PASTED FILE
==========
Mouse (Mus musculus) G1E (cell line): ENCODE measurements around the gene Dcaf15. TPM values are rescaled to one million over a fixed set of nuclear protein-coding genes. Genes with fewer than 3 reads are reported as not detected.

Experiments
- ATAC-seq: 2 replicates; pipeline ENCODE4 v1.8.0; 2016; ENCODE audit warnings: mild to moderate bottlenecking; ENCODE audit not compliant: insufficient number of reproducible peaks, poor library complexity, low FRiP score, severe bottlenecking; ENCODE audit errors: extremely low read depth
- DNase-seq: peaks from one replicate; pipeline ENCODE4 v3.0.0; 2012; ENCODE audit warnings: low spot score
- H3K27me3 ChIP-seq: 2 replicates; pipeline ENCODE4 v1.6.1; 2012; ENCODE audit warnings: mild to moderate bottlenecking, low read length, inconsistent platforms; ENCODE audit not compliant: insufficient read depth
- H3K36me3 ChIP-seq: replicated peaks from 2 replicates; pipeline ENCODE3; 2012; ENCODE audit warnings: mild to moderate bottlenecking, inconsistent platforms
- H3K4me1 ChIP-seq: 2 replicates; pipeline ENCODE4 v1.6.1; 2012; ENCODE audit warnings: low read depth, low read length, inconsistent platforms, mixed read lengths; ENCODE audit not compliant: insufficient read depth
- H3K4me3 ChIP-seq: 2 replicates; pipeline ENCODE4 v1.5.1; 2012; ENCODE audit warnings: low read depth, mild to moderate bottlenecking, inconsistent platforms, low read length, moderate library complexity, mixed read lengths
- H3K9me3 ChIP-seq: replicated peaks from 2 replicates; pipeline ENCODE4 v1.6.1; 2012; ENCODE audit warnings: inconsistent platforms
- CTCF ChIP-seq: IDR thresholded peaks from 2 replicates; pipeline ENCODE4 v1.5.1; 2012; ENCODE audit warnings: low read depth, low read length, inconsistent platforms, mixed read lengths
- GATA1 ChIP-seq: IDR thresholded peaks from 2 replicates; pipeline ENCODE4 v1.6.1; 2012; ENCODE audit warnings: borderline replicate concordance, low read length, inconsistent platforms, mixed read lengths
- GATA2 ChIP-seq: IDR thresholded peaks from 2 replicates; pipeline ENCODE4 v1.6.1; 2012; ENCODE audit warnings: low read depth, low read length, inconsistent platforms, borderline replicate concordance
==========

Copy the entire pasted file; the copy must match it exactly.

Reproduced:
Mouse (Mus musculus) G1E (cell line): ENCODE measurements around the gene Dcaf15. TPM values are rescaled to one million over a fixed set of nuclear protein-coding genes. Genes with fewer than 3 reads are reported as not detected.

Experiments
- ATAC-seq: 2 replicates; pipeline ENCODE4 v1.8.0; 2016; ENCODE audit warnings: mild to moderate bottlenecking; ENCODE audit not compliant: insufficient number of reproducible peaks, poor library complexity, low FRiP score, severe bottlenecking; ENCODE audit errors: extremely low read depth
- DNase-seq: peaks from one replicate; pipeline ENCODE4 v3.0.0; 2012; ENCODE audit warnings: low spot score
- H3K27me3 ChIP-seq: 2 replicates; pipeline ENCODE4 v1.6.1; 2012; ENCODE audit warnings: mild to moderate bottlenecking, low read length, inconsistent platforms; ENCODE audit not compliant: insufficient read depth
- H3K36me3 ChIP-seq: replicated peaks from 2 replicates; pipeline ENCODE3; 2012; ENCODE audit warnings: mild to moderate bottlenecking, inconsistent platforms
- H3K4me1 ChIP-seq: 2 replicates; pipeline ENCODE4 v1.6.1; 2012; ENCODE audit warnings: low read depth, low read length, inconsistent platforms, mixed read lengths; ENCODE audit not compliant: insufficient read depth
- H3K4me3 ChIP-seq: 2 replicates; pipeline ENCODE4 v1.5.1; 2012; ENCODE audit warnings: low read depth, mild to moderate bottlenecking, inconsistent platforms, low read length, moderate library complexity, mixed read lengths
- H3K9me3 ChIP-seq: replicated peaks from 2 replicates; pipeline ENCODE4 v1.6.1; 2012; ENCODE audit warnings: inconsistent platforms
- CTCF ChIP-seq: IDR thresholded peaks from 2 replicates; pipeline ENCODE4 v1.5.1; 2012; ENCODE audit warnings: low read depth, low read length, inconsistent platforms, mixed read lengths
- GATA1 ChIP-seq: IDR thresholded peaks from 2 replicates; pipeline ENCODE4 v1.6.1; 2012; ENCODE audit warnings: borderline replicate concordance, low read length, inconsistent platforms, mixed read lengths
- GATA2 ChIP-seq: IDR thresholded peaks from 2 replicates; pipeline ENCODE4 v1.6.1; 2012; ENCODE audit warnings: low read depth, low read length, inconsistent platforms, borderline replicate concordance